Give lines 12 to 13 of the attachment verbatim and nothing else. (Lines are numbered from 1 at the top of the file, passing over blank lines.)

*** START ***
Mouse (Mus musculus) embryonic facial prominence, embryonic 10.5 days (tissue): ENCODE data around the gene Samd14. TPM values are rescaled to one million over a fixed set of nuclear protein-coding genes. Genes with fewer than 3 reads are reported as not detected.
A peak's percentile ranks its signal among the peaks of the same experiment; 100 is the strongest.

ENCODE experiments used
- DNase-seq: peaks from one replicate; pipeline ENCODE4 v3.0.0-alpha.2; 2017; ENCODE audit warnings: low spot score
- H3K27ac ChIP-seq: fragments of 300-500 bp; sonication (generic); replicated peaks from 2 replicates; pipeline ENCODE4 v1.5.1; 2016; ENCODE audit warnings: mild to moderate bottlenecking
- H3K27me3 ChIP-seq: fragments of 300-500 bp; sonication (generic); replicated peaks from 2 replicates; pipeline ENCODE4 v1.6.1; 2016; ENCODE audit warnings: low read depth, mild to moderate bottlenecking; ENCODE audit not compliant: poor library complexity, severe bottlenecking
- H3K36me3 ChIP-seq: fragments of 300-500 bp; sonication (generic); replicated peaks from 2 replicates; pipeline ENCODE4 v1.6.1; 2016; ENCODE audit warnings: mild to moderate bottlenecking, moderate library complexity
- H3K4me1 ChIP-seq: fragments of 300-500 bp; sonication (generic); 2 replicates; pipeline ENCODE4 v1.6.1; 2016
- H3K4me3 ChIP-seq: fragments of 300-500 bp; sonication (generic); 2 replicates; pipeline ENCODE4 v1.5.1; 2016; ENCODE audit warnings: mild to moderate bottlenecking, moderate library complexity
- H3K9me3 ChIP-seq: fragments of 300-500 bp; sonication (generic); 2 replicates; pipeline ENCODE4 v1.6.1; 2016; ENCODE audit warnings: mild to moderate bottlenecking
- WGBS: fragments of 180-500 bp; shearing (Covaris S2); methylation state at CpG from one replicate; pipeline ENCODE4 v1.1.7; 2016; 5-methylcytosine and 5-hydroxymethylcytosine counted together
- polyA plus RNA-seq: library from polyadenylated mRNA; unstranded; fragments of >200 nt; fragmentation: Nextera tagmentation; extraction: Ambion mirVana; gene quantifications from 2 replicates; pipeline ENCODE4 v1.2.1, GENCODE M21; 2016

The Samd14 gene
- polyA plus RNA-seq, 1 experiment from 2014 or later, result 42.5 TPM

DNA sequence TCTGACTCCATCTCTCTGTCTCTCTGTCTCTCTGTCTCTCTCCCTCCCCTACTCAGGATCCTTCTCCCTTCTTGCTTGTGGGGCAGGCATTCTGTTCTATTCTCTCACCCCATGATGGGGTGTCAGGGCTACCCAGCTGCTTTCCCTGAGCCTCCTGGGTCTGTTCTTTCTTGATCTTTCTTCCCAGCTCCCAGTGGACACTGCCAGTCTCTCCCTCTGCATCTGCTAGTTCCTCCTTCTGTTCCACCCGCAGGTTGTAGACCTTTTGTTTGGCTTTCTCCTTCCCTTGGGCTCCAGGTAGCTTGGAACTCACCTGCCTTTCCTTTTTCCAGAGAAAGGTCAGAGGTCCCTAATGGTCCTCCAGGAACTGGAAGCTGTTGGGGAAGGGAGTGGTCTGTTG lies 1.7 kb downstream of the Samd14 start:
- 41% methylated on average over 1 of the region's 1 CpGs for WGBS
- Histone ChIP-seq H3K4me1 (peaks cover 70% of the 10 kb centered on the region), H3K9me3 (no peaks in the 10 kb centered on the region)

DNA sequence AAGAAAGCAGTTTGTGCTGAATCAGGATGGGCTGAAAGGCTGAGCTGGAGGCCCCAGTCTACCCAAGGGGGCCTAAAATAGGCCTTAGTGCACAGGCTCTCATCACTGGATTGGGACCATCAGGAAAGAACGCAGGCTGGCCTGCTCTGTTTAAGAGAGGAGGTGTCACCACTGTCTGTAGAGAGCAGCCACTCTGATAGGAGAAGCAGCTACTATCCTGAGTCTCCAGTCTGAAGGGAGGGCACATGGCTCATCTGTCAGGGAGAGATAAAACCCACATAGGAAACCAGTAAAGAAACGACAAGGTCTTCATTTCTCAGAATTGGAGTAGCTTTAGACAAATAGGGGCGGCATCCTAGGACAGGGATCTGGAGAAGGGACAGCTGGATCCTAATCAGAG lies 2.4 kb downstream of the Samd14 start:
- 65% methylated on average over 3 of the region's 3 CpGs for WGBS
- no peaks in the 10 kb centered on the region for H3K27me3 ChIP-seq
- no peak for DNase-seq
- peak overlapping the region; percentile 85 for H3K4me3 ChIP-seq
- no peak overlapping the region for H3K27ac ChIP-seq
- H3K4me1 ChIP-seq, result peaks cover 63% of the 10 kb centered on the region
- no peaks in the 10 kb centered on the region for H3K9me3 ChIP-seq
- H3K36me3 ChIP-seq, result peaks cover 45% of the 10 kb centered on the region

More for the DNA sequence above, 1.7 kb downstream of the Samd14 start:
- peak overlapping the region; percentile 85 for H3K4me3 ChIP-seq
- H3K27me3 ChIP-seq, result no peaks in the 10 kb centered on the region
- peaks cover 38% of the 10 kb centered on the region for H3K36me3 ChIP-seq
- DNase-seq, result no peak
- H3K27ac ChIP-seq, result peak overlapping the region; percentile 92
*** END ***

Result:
- polyA plus RNA-seq: library from polyadenylated mRNA; unstranded; fragments of >200 nt; fragmentation: Nextera tagmentation; extraction: Ambion mirVana; gene quantifications from 2 replicates; pipeline ENCODE4 v1.2.1, GENCODE M21; 2016

The Samd14 gene